Can the proposed California Pet Lover’s License Plate Make a real difference?
If you live in Westwood, California, today’s the day! It’s your chance to meet first dog Sutter Brown and his dad, Jerry, at Petco at 2:30 this afternoon.
The occasion? Woofing it up over the new one-year extension of the pre-order period for the California Pet Lover’s License Plate.
You can have yours for just $50, or $98 for a specialty plate. Funds raised from orders of the plates is set to help fund spay and neuter programs throughout the state.
This dog-eared public appearance is without a doubt the governor’s way of reaching out to So-Cal pet owners who resent his efforts to neuter the Hayden Act, California’s landmark shelter animal welfare law being fought over in the state legislature.
We must face the fact that we are producing way too many dogs and cats. And not just in California. USA Today reports that U.S. taxpayers pay out an estimated $2 billion each year to round up, shelter, and dispose of stray animals. When you read the shelter statistics, can you even relate to the numbers?
If you’ve ever visited a shelter, you know what it’s like. So many to choose from. So few … like maybe one … you can give a home to. How does that make you feel?
Did you know that over 56% of the dogs and puppies entering shelters are killed? The Humane Society of the United States reports an estimated 5 million cats and dogs are killed in shelters each year.
That’s 5 million!
It amounts to a lot of death. A lot of cute, innocent animals meeting their Maker every minute of the day. It makes me weep. I know it makes you sad, too. Right?
There are two obvious approaches to this problem: either stop killing the animals, or stop producing them. Or both.
Unfortunately, although the bill to end the enforcement of no-kill shelters is unpopular, the fact remains that if we keep on producing pets at our current rate (7 times the human birthrate!) there just won’t be anywhere to put them.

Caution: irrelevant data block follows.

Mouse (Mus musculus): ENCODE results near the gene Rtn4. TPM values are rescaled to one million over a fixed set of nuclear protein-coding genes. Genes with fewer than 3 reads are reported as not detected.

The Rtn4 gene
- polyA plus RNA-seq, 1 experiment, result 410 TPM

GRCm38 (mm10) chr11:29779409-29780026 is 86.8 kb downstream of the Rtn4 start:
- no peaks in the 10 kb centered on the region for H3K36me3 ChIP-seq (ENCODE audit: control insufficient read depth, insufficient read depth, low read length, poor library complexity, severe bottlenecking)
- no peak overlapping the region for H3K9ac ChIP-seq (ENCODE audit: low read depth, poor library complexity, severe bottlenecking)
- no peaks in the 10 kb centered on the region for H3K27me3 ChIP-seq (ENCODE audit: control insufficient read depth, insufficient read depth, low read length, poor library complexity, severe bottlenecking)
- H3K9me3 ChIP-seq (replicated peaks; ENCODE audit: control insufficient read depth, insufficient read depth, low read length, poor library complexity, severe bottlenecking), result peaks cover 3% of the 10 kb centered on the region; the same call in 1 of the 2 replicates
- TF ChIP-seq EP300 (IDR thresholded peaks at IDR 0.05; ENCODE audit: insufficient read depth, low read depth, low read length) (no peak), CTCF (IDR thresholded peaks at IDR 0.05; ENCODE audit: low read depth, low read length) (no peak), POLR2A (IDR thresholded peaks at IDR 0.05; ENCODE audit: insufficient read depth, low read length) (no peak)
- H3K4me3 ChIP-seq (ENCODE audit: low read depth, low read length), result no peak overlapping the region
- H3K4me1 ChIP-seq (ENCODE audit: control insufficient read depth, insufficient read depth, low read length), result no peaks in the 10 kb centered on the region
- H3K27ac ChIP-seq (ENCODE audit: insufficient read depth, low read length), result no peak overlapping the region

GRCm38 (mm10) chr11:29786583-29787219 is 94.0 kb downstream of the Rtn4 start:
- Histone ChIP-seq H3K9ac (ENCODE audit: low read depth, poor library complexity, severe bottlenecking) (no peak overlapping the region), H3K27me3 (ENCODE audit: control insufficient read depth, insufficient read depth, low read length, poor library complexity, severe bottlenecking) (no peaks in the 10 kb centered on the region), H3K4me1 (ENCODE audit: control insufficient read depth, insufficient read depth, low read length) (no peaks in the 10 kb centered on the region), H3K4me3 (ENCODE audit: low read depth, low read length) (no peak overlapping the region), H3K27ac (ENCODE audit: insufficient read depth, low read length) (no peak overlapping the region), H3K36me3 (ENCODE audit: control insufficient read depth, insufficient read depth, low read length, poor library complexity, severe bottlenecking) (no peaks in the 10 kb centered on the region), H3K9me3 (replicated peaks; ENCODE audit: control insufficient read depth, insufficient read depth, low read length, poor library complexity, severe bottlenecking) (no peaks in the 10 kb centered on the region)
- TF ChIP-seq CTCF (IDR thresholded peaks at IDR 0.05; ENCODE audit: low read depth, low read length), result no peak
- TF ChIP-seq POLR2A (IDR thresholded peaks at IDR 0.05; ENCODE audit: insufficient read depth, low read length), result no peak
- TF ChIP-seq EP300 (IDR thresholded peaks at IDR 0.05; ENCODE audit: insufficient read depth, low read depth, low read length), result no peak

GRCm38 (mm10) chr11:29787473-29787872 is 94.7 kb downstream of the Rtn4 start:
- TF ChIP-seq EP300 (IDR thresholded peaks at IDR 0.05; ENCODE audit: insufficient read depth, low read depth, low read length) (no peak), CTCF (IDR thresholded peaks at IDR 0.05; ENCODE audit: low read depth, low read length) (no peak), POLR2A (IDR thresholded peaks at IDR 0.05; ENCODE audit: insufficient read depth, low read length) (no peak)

The funds raised from the sale of the California Pet Lover’s License Plate are slated to go to funding spay and neuter programs. Do you think the cost of spaying and neutering is the problem? Or is it one of education?
If you considered that in six years one unspayed female and her offspring can reproduce 67,000 new animals, would that make you stop and think before you decided to let your pet breed?
Just hearing or reading the facts isn’t enough; the enormity of the numbers has to be brought home with an emotional punch. Would the funds from the new license plates be better spent on a concerted ad campaign? One designed to make people realize, at an emotional level, that failing to spay and neuter today is nothing short of barbaric?
How do you feel about the issue of requiring no-kill shelters? What if it means terrible overcrowding of the existing shelters?
Build more shelters? How many more shelters are we prepared to cough up the money to build and run?
These are all tough questions. I believe it comes down to getting the message out, loud and clear, in an emotionally irresistible format, that failure to spay and neuter is tantamount to sentencing animals to death.
If you have ever taken a pet to a shelter, you probably carry a load of guilt. I have, and I do. I cannot think back to that day without heartbreak. At the time I felt I had exhausted all of my options, and I didn’t know what else to do.
I loved that dog, a German Shorthair Pointer. We were dirt poor in those days. We lived out in the middle of nowhere. Yet somehow that dog had walked the three miles to the road and been hit by three different cars—that we knew of.
He never was hurt! It was a miracle. But I knew he would be. He needed a hunter to keep him busy. I didn’t know any hunters, and I had zero money to put an ad in the paper.
I pray they found him a home. The woman at the shelter assured me they would. And yet I know that most shelter dogs do not find homes.
Telling that story took courage. It’s an ugly secret I’ve harbored for over thirty years. I’ll never know what happened to him.
Sharing about the things we regret is a powerful tool for coming to terms with our past and our present. It’s one of many good reasons for writing pet stories—which brings me to the topic of YOUR STORIES.
If you will let yourself open to the memories, I know you have sweet stories, funny stories, and sad stories in you. If you share them, every one of them will touch someone’s heart. What if the story I just confessed to were to save the lives of the thousands of pups?
Pups that would be saved if even one person was swayed to have their pups spayed and neutered.
Remember, in just six years, the offspring of one dog can produce 67,000 pups.
This is a topic that touches all of us deeply. I would love to hear from you on these issues. Please leave your comments at the end of this post.
Whether or not you get a California Pet Lover’s License Plate, you can start sharing your pet pictures and stories. CLICK HERE to become a Pet Writes Member. It’s FREE. You’ll receive a helpful free gift when you do, and a wealth of tender pet stories and solutions to your pet-related challenges.
Chiwah Carol Slater
The Pet Story Passionista
Word Weaver Chiwah
Founder, PetWrites.com, WordWeaver4U.com